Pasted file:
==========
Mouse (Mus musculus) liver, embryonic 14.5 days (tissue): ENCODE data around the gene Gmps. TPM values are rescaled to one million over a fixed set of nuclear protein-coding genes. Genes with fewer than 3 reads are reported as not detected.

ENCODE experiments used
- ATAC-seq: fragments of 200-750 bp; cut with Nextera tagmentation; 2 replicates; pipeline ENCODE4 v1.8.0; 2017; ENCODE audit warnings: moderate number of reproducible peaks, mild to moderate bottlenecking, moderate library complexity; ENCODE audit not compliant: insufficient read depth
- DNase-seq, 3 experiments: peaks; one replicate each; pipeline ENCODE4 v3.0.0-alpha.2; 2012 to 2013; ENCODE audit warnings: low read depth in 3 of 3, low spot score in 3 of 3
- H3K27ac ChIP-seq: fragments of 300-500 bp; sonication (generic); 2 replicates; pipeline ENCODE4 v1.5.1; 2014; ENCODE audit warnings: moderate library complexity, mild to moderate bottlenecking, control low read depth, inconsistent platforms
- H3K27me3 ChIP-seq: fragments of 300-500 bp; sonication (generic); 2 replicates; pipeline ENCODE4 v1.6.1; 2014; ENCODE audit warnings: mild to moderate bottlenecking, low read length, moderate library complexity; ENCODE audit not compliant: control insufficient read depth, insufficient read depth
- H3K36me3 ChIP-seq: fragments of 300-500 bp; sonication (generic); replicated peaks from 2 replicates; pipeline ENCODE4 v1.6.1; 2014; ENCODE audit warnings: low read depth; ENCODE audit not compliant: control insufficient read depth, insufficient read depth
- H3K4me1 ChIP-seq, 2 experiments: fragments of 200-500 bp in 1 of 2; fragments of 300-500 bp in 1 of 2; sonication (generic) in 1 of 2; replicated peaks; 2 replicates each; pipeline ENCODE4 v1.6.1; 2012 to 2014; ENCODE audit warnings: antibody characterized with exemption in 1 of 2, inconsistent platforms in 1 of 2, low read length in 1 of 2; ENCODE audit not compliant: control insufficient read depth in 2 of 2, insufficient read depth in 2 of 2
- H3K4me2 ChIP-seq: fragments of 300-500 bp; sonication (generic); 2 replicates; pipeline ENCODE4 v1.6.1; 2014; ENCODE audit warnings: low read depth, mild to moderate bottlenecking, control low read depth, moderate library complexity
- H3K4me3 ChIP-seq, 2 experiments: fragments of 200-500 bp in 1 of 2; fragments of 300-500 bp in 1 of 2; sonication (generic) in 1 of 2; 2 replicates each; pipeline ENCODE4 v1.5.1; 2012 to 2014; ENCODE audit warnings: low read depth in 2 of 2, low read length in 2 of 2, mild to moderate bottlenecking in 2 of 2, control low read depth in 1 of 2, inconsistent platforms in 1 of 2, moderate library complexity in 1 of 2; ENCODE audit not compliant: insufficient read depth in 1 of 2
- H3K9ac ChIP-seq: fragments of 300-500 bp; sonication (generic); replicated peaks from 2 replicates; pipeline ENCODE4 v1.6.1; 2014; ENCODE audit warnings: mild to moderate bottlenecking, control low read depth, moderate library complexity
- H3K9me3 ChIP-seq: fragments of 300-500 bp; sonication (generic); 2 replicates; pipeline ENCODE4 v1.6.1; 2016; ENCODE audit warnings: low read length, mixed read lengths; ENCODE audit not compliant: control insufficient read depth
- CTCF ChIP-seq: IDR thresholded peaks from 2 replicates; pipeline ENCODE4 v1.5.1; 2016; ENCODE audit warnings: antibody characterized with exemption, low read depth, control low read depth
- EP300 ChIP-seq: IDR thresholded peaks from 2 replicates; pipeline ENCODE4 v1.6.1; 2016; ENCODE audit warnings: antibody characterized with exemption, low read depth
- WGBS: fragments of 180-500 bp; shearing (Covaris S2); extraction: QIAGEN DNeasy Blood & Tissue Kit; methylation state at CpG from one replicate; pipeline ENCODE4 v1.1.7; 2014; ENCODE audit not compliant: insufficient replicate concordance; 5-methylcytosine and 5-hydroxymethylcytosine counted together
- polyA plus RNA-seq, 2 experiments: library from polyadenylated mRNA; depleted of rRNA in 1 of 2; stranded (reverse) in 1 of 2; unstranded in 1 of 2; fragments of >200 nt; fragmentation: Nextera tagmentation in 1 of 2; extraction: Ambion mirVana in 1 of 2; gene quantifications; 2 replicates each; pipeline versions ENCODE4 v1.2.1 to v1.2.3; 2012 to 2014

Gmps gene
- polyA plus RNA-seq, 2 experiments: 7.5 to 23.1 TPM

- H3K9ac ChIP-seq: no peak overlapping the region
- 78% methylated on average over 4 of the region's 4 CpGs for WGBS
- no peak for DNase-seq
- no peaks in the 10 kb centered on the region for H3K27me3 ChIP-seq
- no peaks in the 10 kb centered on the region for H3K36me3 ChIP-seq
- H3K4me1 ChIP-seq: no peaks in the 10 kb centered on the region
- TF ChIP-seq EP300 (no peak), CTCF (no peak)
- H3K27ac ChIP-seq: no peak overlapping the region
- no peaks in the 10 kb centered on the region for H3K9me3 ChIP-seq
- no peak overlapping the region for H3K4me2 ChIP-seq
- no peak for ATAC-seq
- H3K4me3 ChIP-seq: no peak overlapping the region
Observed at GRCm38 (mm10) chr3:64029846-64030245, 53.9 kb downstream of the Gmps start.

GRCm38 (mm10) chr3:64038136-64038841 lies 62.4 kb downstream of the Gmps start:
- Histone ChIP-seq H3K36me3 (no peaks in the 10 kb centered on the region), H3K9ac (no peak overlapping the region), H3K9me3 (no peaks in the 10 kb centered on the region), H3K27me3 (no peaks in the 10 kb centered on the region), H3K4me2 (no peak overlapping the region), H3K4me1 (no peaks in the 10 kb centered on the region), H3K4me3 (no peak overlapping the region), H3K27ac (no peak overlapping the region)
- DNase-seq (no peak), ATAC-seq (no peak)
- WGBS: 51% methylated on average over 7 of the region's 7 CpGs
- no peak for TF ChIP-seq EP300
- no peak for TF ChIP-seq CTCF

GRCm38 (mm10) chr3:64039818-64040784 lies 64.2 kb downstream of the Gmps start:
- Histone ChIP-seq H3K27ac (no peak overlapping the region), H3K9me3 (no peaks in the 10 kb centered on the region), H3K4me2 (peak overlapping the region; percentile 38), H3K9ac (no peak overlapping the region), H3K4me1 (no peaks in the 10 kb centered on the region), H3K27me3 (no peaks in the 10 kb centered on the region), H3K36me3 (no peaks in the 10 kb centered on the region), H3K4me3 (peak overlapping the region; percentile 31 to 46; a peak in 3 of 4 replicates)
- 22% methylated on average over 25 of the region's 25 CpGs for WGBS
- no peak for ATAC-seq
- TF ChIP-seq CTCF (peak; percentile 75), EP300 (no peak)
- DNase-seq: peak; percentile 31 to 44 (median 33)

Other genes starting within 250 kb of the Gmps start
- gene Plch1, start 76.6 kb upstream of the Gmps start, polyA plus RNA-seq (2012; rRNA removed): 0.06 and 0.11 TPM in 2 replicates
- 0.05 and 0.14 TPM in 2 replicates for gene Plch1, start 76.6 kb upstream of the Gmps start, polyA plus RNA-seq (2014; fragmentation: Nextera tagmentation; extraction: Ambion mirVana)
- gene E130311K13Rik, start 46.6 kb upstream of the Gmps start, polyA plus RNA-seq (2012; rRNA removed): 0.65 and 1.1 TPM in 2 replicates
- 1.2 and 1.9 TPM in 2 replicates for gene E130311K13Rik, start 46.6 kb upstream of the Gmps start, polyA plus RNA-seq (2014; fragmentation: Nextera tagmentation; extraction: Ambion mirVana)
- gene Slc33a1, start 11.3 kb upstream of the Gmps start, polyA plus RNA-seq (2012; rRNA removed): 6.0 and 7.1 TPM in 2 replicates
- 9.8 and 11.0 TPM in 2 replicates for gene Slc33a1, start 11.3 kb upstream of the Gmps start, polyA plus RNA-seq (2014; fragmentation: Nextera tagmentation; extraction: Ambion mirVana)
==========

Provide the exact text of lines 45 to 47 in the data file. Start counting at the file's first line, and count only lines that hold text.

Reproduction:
- gene Plch1, start 76.6 kb upstream of the Gmps start, polyA plus RNA-seq (2012; rRNA removed): 0.06 and 0.11 TPM in 2 replicates
- 0.05 and 0.14 TPM in 2 replicates for gene Plch1, start 76.6 kb upstream of the Gmps start, polyA plus RNA-seq (2014; fragmentation: Nextera tagmentation; extraction: Ambion mirVana)
- gene E130311K13Rik, start 46.6 kb upstream of the Gmps start, polyA plus RNA-seq (2012; rRNA removed): 0.65 and 1.1 TPM in 2 replicates